“Yeah, we need to push on. If I can do this, then I think I’m ready to go even further. I think I know how to make good music.”
You mentioned the other singles coming up. Are they of a similar vibe?
“They are different. I make pop music but I fuse different genres. This one was pop-funk, the one before was EDM pop. Before that I had a mix of garage and pop. Before that I made afro beats. I’m still not sure what to expect for the next one but I know it’s going to be different than anything I’ve ever done. I can’t wait for you to hear it.”
How do you coin your style?
“I would say I’m a pop fusion artist. I don’t want to be limited to making pop music. I want to make a song everyone can listen to but at the same time I want to challenge myself and try different things. I don’t want to be cliche and do what everyone’s expecting.”
Does going down different avenues keep it exciting and fresh for you?
“Exactly. It’s like doing a different job every day.”
In terms of your writing, does music come first or the lyrics?
“I think always the music comes first. I have this feeling where I don’t think the lyrics really matter if you don’t get people engaged in the song. They have to listen first before they think about the lyrics. If I wanted to do just lyrics, I would probably do poetry or something like that.”
You’ve had airplay on NTS and BBC radio, as well as the track making Apple Music playlists – how important is it for an emerging artist like yourself to have that backing?
“It’s really important because it shows that when people see that he’s got something to offer because it’s not that easy these days as an independent artist to be playlisted. That’s the first step into what I want to achieve. I’m really grateful for that. You have to make every success count.”
It was produced by Slic Vic, what did they bring to its production? What makes him such a good producer?
“I’ve known him since I was a kid and he’s amazing. You think you can be a good producer, but if you don’t have the chemistry that’s more like a downside. When I speak to him he understands what I want and what I’m trying to achieve. Most of my songs I go up to him and say ‘I want to do this’. Sometimes he’ll say let’s try something different.”
Is it a partnership that’s going to continue looking forward?
“Hopefully but he’s been quite busy. He’s been working with Tinie Tempah. I beat him to number one! I’ve got a lot of songs so I can wait for a while until he’s available again. I’d love to work with him.”
As well as music, you’ve featured in a Bengali movie and had cameo appearances in the short film Lucid and the BBC show Famalam. Are you interested in getting in front of the camera too?
“I never actually planned for it. I’d never tried acting in my life. The way I got into it was I was playing football and I dived. My opponents didn’t find it funny.
“This guy came up to me after the game and said ‘you shouldn’t be a footballer, you should be an actor’. My friend said I should go for it and ‘if the way you dived was so convincing, you should just go for it’. I just gave it a try and that’s how I got in!”
What’s Tottenham like in terms of the music scene?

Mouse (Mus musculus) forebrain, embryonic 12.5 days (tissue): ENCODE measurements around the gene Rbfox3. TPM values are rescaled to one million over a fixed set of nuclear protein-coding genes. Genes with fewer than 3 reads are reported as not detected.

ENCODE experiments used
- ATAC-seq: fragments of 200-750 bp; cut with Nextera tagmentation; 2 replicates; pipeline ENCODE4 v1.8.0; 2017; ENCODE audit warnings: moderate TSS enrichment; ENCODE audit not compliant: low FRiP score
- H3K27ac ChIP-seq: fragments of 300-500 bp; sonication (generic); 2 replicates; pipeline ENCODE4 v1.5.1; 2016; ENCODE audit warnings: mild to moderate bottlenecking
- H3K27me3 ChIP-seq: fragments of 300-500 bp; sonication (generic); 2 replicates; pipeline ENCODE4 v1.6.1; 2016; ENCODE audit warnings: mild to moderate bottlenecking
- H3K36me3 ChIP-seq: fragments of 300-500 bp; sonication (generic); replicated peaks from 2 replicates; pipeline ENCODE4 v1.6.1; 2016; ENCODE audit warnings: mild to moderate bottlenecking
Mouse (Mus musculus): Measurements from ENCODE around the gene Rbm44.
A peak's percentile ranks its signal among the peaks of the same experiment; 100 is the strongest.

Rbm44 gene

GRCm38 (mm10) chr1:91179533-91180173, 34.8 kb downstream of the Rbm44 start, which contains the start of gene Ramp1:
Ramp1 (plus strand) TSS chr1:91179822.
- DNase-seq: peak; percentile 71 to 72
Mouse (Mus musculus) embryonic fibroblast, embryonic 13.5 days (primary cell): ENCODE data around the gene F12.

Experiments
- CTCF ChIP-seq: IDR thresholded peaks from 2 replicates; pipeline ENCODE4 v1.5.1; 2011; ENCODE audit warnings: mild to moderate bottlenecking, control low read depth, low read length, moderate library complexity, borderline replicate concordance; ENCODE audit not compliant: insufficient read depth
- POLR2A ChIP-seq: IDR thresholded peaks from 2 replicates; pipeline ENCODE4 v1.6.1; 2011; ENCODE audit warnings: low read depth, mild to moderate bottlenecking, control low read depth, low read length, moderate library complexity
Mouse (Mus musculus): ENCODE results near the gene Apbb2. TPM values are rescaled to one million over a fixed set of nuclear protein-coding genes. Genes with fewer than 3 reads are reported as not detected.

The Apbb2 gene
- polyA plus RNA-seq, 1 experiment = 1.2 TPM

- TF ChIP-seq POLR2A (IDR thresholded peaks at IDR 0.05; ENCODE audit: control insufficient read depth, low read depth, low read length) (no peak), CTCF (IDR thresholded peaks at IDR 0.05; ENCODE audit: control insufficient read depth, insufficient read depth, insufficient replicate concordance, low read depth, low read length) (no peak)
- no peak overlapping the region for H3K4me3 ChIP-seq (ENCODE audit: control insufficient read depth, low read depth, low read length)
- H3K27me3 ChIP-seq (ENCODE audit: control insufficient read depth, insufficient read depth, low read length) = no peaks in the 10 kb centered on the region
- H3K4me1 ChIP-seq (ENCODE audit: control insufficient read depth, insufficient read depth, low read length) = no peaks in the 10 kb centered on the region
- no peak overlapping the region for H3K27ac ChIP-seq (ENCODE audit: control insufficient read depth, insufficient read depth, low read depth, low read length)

“I used to listen to Channel U. It was difficult for me because I realised if I had to do what I wanted to do I had to break away for a while. It used to be more grime and hip-hop in Tottenham. For me I used to listen to Vengaboys, I still listen to them and I’m proud of that. I listen to Robin S, Peter Andre, Spice Girls, Backstreet Boys. I realised in Tottenham it was difficult and I had to step out of it. I moved out to places like Shoreditch to make sure I could reach out to people who could listen to my kind of music.”
Are those artists your main inspirations or do you listen to lots of things?
“I listen to good music. As long as it’s good, I don’t care about the genre. I want to have a broad range of music in my head.
“My dad used to be a DJ. I listen to most of the songs he played in the past. I never really stuck to an artist. I let the song get me before I know who the person is. I went to some parties with my dad when I was a kid and I watched the way he moved from one song to the other.
“I always watched the reaction of people and studied what made them wowed. I apply that when I’m making my music. I need something catchy that people can sing and move to. Michael Jackson, I listened to him, and a South African pop star called Brenda Fassie. She was quite big in the 90s.”
Do you find yourself listening to other artists at the moment?
“The first time I heard Dua Lipa I knew she was going to be big. When I heard Be The One, I told people she was going to be big. The same when I first heard Zara Larsson.
“The main person we need to be paying more attention to is Jax Jones. I’ve loved him from the first time I heard him. I knew he had potential. We’ve got something similar. I just think he’s got more to offer, from the music videos to the songs. It’s really amazing.
“Burna Boy has done a lot. We have a lot in common. We have the same storyline. I’ve met him before and I know most of his family but he’s done well. I knew he was going to get this big.”
What are your hopes for the year ahead and do you have an ultimate goal?
“Last year I said in 2020 I’m going to get on the charts. I never talked about being number one and it just happened. It’s amazing for me. I said it and I meant to. Most people thought I was joking.
“My hope for the next year is to get more recognition in the industry. I think that’s going to happen because I’m making really good music.”